Mexico City has long been one of the world’s most dynamic art capitals, though its performance scene of late has been sorely in need of institutional support. Enter TONO, a new festival of video and performance art, which mounted its ambitious inaugural edition from April 18 to 30. Organized and curated by Samantha Ozer, it featured four video exhibitions and nine performances in nine separate venues across the city. If both video and performance together seem too broad a rubric — comprising most time-based media — TONO’s theme of “Ritmo” (Rhythm) helped lend its sprawling program a sense of cohesion. Music and its attendant subcultures were a focus of most videos on display, and nearly all the performances had prominent soundtracks. This was apt in a city ringing at all hours with the sounds of mariachis and street vendors, a place where rhythm has been fundamental to creative expression since the Aztecs lay the first stones atop Lake Texcoco.
Many of TONO’s projects were also marked by their site-specificity. A gripping performance by Colombian, Berlin-based artist Jao Moon beneath a black volcanic eave of the Museo Anahuacalli, the modernist pyramid housing Diego Rivera’s pre-Colombian art collection, evoked indigenous rituals and sexual fetish in equal measure. Clad in only a beige thong and a red leather mask with lit candles affixed to its crown, Moon twisted and turned as hot wax dripped onto his body, its sound viscerally amplified by a set of concealed microphones. Mexican choreographer Diego Vega Solorza mounted his dance Dorje (2019) at Ex-Theresa, a crumbling baroque church in the city center, which opened provocatively with four fully nude men, lit in red light, contorted so their asses were thrust in the air in poses redolent of the punishment for simoniacs in Dante’s Inferno. At Laboratorio Arte Alameda, meanwhile, Arthur Jafa’s akingdomcomethas (2018) screened in a black-box theater constructed within one of Mexico City’s oldest deconsecrated churches. The two-hour feature, which here marked Jafa’s first solo exhibition in Latin America, is a gripping collage of Black preachers and gospel singers interspersed with footage of devastating wildfires in Southern California, creating an uneasy — and very real — proximity between pleas for salvation and the apocalyptic threat of climate change. This comparison felt all the more fraught on the former site of sham trials for the Spanish inquisition.
In the afternoons, visitors to TONO could watch a selection of eight videos at Casa Margarita, an Art Nouveau manor once owned by the poet Margarita Quijano. Videos were paired on a loop in four wood-paneled rooms — an unfortunate move for the average impatient gallerygoer, though the pairings teased out a range of connections. In Diane Severin Nguyen’s IF REVOLUTION IS A SICKNESS (2021), a Polish, K-pop-inspired girl band, dressed like twee communards, wander around Warsaw singing lyrics like “If the heart only begins to beat properly when it is broken… how can truth prevail?” The line echoes the title and chorus of Jacolby Satterwhite’s deliriously animated music video We Are in Hell When We Hurt Each Other (2019), which follows it in loop. Upstairs, Meriem Bennani’s cyberpunk Party in the Caps (2018) documents the family dances of Moroccan refugees living on an imagined future prison island for undocumented immigrants to the US by teleportation. A similarly ecstatic dystopia is central to Santiago Gómez’s standout video Global Warming (2020), in which the artist reflects on the growing popularity of reggaeton — a “hot” genre, both sonically and culturally, for our late-capitalist era — over a chaotic collage of space aliens and killer robots culled from video games. With deadpan seriousness, he asks, “Which will come first, the end of the world, or the end of Despacito?”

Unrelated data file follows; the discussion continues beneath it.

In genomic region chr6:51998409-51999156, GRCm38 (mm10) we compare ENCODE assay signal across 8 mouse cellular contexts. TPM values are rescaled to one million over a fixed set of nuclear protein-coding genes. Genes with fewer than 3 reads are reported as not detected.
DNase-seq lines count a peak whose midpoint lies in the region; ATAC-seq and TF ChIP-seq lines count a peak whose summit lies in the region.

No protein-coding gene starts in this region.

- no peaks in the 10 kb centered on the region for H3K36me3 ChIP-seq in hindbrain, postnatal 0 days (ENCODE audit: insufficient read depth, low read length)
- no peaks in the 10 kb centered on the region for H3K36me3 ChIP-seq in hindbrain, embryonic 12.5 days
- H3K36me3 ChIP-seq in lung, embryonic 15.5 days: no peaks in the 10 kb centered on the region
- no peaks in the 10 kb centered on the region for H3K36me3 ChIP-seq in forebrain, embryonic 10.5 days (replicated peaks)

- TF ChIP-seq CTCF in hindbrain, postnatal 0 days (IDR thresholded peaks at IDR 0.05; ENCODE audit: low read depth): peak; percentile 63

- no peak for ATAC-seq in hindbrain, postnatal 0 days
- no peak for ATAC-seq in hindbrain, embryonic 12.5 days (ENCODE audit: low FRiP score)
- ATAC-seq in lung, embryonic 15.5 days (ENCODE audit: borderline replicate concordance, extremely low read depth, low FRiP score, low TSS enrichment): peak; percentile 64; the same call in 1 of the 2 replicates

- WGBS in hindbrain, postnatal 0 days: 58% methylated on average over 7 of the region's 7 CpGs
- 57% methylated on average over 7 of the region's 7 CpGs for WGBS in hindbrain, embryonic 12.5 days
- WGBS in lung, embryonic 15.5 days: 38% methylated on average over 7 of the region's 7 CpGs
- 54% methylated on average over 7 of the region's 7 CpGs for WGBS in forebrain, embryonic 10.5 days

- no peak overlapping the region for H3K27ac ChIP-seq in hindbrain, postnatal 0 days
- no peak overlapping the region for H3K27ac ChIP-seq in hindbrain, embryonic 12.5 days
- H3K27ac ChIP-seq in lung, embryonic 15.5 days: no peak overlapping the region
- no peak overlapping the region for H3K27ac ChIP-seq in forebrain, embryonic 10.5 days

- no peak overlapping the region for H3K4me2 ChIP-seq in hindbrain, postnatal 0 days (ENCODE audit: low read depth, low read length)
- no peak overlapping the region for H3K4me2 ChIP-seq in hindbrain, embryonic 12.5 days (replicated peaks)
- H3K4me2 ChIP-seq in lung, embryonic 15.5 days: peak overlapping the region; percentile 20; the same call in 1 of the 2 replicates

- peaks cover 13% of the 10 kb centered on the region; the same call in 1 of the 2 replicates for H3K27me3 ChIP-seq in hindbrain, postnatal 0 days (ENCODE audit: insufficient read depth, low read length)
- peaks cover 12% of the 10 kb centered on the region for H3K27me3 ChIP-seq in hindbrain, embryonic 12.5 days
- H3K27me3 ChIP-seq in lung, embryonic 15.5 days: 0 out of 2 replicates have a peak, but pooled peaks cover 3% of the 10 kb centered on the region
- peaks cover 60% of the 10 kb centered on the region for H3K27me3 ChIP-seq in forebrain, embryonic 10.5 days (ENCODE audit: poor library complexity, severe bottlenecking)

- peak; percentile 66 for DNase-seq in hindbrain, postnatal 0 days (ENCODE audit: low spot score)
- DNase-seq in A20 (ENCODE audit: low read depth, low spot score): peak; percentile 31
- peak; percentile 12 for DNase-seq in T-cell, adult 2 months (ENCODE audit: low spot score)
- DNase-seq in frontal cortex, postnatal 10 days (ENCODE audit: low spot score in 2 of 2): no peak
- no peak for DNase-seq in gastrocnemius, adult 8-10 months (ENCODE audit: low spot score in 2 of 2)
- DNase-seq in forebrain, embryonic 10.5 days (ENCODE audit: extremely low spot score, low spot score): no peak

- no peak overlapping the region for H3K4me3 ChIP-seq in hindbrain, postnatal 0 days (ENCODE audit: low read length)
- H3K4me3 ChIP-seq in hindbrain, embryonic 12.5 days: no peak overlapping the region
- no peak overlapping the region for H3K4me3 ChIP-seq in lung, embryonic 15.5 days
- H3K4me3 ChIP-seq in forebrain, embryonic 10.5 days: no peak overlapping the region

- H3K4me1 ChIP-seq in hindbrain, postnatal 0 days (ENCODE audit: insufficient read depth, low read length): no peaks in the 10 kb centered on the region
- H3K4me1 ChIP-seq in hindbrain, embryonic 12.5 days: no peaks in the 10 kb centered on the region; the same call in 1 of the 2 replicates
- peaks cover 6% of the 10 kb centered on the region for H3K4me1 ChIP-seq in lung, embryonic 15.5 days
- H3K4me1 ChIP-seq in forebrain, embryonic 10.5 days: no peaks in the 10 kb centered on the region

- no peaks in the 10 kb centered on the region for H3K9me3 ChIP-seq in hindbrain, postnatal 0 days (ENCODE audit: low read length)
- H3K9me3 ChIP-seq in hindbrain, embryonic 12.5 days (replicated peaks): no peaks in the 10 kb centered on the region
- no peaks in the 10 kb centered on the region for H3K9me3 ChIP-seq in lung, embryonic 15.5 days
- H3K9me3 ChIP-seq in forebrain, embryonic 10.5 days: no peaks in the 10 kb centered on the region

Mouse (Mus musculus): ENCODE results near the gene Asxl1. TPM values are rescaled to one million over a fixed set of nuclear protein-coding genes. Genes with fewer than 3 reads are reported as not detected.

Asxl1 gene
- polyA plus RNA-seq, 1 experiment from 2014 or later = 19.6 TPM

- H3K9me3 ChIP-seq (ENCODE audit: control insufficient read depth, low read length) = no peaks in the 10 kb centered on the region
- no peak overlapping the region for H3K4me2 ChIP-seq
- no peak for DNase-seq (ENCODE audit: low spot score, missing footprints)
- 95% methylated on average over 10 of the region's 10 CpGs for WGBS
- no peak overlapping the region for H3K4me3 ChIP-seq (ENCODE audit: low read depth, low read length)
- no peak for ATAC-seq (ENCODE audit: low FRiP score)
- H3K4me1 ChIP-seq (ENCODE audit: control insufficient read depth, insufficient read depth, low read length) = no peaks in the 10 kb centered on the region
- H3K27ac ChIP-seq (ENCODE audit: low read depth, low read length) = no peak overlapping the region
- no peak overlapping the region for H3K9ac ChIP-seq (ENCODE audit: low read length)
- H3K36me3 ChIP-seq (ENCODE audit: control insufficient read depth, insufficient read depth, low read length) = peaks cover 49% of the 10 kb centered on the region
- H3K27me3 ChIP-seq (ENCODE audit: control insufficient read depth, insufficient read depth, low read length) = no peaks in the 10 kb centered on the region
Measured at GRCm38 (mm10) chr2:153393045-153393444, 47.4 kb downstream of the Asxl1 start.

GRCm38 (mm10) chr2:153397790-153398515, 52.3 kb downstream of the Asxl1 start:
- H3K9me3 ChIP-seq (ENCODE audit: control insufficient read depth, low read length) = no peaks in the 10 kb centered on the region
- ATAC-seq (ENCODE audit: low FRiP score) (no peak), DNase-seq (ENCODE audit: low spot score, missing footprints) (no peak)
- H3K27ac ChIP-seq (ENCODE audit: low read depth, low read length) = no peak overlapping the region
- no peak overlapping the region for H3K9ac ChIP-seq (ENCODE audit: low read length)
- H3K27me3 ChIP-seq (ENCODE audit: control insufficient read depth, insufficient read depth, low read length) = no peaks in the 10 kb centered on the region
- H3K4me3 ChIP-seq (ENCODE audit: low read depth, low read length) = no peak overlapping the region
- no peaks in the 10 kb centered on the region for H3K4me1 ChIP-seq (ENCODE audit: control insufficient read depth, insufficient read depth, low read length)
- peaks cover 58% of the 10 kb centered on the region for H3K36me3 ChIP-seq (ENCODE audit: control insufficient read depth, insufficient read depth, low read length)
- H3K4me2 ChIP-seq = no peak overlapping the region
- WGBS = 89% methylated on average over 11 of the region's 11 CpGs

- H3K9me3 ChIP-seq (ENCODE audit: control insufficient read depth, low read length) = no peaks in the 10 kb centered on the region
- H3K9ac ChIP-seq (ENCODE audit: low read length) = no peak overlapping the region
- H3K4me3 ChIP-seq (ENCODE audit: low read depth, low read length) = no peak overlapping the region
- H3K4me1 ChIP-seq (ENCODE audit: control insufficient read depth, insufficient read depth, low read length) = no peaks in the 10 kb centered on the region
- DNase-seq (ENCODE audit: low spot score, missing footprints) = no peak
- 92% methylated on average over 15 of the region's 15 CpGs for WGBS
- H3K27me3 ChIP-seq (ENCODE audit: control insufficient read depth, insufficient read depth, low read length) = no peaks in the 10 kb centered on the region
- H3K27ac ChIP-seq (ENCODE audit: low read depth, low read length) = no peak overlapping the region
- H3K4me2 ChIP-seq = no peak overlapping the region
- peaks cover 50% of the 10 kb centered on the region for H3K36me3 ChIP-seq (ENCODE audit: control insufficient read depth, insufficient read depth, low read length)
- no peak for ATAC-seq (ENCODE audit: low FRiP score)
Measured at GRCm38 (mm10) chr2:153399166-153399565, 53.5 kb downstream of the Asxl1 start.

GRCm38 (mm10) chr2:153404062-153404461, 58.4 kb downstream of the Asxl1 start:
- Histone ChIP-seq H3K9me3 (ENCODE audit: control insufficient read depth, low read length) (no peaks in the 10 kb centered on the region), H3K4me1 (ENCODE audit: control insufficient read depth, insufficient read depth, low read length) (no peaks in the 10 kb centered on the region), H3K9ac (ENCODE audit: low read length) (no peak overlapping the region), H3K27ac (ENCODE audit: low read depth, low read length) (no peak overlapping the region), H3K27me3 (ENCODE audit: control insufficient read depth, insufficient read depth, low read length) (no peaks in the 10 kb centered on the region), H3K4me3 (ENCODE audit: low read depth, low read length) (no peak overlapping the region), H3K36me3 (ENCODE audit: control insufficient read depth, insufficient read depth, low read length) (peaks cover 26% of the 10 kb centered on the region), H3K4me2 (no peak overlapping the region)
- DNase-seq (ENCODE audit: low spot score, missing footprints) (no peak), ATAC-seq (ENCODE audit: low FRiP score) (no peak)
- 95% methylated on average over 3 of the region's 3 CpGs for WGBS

The keystone event of TONO was a techno opera by the Mexican artist collective NAAFI, with an electrifying star performance by La Bruja de Texcoco in the role of an indigenous witch. Dressed in a pleated emerald robe and carrying a flaming goblet of incense, she summoned the architect of the National Anthropology Museum, Pedro Ramírez Vázquez (played by Pepx Romero), from a smoking pit of rubble. An ashen zombie, he followed her around the immersive set, installed in a dilapidated warehouse, as both actors told the story of the birth of Mexico City, which the Aztecs built on the islets of Lake Texcoco before the Spanish tore it down and had the lake drained. The witty libretto drew links between colonialism, sexual repression, and environmental catastrophe, and reached its climax in a scene featuring a torture device of hissing vacuum tubes designed by New York-based artist WangShui. This was only the fourth act of the full opera, which deserves a full viewing on an international stage.
The festival concluded with deader than dead (2020), a performance by Berlin-based artist and choreographer Ligia Lewis. A trio of dancers zig-zagged across a stage of yellow gym mats, lit putrescent green, with stiffly jointed movements that resembled puppets doing a demented Tik-Tok routine. The soundtrack segued from courtly baroque music to techno with the pace and pitch of a heart monitor. The dancers seemed to recover full mobility only as they took turns throwing each other’s dead weight across the floor in a disturbing rehearsal of physical violence. Lewis has often dealt with dark humor (or “black comedy”) as well as violence against Black bodies in her work, and both were constantly present here, in gestures of self-effacement and a general atmosphere of threat.
TONO had its share of unpolished aspects, like the screening format at Casa Margarita, but if the large crowds at its free programs were any indication, it has contributed to this vibrant and layered metropolis an exciting new beat.